Here’s the schedule of what we’re looking to do:

On Nov. 3rd and 4th, Gene Birk will take a look at how many parents there are out there that aren’t financially supporting their children and just what effect this has on the lives of the children.

On Nov. 7th, 8th, and 9th, Lauren Hanson will investigate the rise in bullying in the schools. I know there were bullies when we were all in school, but you wouldn’t believe how bad it is now in some places.

On Nov. 10th and 11th, Ashley Davidson will show us how much stress is hurting our children. There’s a lot more stress on most kids than we ever had when we were goring up.

On Nov. 14th and 15th, Kelly Sparks is going to look at how much damage is done by sexual abuse. We all know about the physical damage that is caused by such abuse. What we often overlook is the fact that such abuse can cause lifelong emotional problems for the victim.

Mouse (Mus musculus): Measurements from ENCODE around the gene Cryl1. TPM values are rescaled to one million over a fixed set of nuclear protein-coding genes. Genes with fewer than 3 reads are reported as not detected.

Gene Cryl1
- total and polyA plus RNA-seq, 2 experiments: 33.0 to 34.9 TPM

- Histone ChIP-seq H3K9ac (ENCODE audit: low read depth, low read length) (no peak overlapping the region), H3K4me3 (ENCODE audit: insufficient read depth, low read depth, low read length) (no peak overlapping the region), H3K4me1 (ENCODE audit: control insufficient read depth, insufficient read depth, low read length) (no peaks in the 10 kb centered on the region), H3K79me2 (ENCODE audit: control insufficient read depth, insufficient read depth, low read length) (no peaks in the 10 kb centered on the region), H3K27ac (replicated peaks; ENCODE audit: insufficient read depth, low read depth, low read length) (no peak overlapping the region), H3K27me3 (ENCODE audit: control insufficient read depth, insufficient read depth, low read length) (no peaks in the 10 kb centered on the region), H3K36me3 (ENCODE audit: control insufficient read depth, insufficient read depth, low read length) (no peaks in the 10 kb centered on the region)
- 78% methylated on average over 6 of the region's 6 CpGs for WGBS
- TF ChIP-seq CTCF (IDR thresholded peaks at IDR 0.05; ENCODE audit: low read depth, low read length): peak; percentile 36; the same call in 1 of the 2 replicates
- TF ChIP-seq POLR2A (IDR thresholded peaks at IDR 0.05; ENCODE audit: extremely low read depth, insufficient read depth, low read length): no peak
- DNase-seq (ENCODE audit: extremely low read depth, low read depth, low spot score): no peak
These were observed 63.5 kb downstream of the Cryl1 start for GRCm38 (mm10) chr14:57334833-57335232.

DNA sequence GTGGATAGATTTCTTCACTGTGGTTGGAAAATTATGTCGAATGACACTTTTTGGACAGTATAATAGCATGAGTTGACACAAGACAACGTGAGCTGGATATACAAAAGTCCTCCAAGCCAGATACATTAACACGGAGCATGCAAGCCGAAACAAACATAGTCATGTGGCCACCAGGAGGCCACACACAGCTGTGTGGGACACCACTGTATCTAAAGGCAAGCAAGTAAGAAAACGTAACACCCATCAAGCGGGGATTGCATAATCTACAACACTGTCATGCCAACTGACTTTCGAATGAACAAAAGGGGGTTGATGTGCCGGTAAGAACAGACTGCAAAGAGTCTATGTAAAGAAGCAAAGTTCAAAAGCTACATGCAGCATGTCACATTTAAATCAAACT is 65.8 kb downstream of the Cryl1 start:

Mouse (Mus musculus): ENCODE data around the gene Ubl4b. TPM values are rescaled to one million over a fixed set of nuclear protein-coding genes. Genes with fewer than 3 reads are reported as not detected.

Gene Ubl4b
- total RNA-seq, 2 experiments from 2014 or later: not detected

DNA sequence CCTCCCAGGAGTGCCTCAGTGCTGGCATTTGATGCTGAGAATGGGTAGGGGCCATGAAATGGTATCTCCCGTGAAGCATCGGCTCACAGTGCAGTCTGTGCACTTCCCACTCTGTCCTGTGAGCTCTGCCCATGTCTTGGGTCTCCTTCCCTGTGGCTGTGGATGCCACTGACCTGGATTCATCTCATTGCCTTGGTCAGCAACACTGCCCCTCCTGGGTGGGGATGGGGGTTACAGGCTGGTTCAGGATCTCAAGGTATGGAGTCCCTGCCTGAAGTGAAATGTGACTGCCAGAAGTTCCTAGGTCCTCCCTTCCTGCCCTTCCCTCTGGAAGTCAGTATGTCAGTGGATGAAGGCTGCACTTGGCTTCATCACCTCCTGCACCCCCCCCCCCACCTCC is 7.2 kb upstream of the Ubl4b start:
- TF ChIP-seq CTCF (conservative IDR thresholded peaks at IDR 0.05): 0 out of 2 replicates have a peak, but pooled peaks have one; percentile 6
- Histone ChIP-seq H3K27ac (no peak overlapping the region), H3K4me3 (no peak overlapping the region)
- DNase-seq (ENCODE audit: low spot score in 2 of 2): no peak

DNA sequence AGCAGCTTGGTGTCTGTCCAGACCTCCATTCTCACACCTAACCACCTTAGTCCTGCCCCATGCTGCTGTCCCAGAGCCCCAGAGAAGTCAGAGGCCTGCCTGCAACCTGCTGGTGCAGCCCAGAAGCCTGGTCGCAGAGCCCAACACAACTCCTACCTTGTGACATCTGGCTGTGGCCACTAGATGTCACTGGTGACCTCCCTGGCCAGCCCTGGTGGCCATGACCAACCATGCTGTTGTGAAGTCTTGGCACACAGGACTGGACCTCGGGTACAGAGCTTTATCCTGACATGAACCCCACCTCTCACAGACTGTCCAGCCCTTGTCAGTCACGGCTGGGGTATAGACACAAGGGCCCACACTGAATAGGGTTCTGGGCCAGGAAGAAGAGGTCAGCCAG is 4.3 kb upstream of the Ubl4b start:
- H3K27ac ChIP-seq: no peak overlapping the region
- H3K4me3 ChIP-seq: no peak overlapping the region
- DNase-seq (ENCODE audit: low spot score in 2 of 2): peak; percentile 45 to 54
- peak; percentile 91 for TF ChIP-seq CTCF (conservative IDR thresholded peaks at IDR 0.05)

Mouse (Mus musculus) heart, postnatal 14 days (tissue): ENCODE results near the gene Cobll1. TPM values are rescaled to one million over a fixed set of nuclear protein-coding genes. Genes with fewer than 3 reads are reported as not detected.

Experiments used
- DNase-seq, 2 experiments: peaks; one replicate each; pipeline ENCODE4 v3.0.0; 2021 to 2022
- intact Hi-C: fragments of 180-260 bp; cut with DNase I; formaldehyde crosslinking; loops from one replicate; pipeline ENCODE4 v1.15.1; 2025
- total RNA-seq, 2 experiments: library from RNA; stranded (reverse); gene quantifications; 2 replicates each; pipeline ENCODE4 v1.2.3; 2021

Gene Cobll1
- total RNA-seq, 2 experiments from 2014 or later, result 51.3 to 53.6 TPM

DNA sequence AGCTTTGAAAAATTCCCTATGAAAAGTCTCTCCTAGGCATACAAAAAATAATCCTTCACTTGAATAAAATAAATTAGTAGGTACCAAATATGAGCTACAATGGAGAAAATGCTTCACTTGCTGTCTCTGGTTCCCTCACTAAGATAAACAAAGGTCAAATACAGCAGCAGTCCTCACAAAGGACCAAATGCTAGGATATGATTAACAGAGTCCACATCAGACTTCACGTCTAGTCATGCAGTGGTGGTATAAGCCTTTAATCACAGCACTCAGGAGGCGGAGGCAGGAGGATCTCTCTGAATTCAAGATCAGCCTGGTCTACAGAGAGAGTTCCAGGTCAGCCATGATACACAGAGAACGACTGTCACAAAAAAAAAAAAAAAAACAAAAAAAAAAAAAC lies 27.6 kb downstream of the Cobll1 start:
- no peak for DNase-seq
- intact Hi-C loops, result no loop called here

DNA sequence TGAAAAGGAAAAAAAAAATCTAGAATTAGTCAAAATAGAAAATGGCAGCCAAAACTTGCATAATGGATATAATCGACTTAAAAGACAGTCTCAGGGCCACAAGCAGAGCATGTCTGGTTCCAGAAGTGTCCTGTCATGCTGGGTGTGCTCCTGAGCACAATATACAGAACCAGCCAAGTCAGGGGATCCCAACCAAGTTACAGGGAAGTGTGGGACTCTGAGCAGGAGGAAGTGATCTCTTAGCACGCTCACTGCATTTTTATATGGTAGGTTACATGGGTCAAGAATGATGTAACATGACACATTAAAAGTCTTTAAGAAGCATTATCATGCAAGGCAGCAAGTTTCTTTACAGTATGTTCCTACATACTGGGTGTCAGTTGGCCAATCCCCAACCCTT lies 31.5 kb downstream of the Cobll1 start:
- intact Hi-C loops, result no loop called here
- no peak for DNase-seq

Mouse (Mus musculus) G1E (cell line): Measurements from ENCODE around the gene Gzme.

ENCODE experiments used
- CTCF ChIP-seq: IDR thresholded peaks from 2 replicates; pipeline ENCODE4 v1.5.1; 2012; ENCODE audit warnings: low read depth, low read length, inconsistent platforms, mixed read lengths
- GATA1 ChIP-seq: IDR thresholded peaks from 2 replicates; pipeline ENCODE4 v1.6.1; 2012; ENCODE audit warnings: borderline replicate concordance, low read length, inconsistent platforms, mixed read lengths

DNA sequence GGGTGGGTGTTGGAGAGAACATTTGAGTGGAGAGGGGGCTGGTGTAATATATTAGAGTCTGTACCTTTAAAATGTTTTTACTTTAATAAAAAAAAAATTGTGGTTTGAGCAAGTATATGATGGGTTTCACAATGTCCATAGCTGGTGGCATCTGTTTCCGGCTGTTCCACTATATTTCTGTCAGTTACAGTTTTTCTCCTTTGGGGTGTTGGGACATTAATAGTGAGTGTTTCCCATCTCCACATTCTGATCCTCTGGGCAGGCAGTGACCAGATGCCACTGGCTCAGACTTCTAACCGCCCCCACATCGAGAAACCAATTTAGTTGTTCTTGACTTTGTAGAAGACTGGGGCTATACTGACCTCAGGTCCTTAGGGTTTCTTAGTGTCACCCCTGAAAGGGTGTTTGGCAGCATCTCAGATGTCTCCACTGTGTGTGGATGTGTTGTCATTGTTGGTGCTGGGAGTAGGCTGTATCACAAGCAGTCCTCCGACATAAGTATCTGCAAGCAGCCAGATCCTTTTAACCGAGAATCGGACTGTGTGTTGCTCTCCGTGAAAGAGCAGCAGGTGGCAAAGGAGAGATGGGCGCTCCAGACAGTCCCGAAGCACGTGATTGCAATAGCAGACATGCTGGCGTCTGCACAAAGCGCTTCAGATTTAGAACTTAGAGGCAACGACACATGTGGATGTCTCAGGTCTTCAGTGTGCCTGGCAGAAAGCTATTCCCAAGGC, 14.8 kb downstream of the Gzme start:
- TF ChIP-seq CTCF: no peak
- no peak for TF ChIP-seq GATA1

On Nov. 16th and 17th, Lori Mitchell will try to find out how many known sex offenders are attending school with other non-suspecting students. Quite often, the legal requirement to conceal the identity of juvenile offenders makes it difficult to protect the other children.

On Nov. 21st and 22nd, Amy Bingham takes a look at the dangers associated with some day care centers and how parents can choose a center where their kids will be safe.

And then on Nov. 28th,29th, and 30th, Tamara Evans will go inside the foster care system. She’ll explore some of the challenges that exist in trying to make sure that children in the system have a safe place to live.